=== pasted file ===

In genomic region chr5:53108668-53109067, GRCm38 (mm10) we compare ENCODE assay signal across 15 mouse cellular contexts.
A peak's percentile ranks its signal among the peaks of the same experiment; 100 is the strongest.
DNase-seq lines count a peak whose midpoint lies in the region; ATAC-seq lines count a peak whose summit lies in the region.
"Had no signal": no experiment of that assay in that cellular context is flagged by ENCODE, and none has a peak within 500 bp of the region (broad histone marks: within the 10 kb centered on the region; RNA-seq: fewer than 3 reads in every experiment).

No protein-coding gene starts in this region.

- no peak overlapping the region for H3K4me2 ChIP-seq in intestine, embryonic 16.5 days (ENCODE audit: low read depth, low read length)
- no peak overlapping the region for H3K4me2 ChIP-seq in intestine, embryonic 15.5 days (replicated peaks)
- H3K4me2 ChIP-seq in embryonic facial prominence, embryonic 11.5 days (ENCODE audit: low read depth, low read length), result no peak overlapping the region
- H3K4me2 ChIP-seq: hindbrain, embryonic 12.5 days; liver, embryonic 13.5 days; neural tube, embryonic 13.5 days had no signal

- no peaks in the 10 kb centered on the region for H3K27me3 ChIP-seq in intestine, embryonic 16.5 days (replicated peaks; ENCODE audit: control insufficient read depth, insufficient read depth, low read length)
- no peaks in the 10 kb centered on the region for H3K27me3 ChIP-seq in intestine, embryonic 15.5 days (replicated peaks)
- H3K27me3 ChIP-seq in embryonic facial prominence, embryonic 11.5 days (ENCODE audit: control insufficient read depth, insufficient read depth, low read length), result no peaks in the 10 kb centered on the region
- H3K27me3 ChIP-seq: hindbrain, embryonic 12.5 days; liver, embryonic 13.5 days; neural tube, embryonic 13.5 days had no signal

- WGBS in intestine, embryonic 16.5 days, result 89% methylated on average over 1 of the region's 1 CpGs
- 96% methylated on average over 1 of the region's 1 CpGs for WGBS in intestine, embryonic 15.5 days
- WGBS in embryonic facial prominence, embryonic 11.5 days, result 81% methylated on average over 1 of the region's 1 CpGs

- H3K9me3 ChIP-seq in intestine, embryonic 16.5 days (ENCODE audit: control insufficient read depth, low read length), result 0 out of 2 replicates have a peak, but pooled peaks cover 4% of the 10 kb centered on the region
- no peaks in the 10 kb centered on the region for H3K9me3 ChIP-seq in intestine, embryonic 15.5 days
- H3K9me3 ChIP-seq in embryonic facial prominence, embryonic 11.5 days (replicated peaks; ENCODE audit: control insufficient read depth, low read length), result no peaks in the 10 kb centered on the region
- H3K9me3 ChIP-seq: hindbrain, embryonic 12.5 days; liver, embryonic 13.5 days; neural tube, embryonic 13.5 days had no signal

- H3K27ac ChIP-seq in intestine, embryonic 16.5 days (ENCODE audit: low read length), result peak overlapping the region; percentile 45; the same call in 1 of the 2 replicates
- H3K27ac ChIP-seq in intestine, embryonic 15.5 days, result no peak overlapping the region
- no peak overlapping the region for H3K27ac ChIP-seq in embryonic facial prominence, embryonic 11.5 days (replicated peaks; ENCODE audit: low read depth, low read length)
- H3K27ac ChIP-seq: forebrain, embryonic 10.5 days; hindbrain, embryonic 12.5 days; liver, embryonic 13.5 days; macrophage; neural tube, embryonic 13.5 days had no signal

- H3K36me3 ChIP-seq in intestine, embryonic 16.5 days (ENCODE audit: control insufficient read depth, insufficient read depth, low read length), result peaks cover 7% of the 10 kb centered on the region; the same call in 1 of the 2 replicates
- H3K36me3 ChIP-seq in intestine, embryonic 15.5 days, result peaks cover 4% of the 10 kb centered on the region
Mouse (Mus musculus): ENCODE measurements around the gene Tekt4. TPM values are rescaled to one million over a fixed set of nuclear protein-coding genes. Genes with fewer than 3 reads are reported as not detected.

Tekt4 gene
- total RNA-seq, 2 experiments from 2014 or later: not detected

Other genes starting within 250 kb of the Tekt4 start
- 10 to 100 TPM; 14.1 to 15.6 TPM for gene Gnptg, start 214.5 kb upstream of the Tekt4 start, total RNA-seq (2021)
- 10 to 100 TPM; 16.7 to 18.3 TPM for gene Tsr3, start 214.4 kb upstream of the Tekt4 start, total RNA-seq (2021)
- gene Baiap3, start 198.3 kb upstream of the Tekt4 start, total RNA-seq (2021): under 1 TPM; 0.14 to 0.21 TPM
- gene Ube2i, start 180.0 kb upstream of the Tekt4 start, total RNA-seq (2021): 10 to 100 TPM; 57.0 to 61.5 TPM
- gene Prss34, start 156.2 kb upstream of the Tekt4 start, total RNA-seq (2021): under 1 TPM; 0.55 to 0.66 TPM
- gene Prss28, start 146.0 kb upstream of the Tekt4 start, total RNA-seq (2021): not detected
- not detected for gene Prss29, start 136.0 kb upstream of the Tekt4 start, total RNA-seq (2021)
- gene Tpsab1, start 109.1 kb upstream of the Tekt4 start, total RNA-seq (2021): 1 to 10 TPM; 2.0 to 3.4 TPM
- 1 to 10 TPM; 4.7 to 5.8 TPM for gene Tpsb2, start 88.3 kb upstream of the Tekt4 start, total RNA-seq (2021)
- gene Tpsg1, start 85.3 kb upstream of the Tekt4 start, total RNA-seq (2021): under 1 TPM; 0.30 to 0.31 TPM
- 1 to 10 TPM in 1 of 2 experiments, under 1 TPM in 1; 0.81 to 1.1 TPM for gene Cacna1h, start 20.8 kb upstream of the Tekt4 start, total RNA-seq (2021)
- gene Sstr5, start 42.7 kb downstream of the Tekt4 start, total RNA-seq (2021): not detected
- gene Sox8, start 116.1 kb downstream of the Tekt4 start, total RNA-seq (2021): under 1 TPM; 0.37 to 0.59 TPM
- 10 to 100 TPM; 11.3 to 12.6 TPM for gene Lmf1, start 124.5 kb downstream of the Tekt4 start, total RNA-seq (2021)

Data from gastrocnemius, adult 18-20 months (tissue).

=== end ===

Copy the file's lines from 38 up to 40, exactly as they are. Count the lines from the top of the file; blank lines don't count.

- gene Tpsab1, start 109.1 kb upstream of the Tekt4 start, total RNA-seq (2021): 1 to 10 TPM; 2.0 to 3.4 TPM
- 1 to 10 TPM; 4.7 to 5.8 TPM for gene Tpsb2, start 88.3 kb upstream of the Tekt4 start, total RNA-seq (2021)
- gene Tpsg1, start 85.3 kb upstream of the Tekt4 start, total RNA-seq (2021): under 1 TPM; 0.30 to 0.31 TPM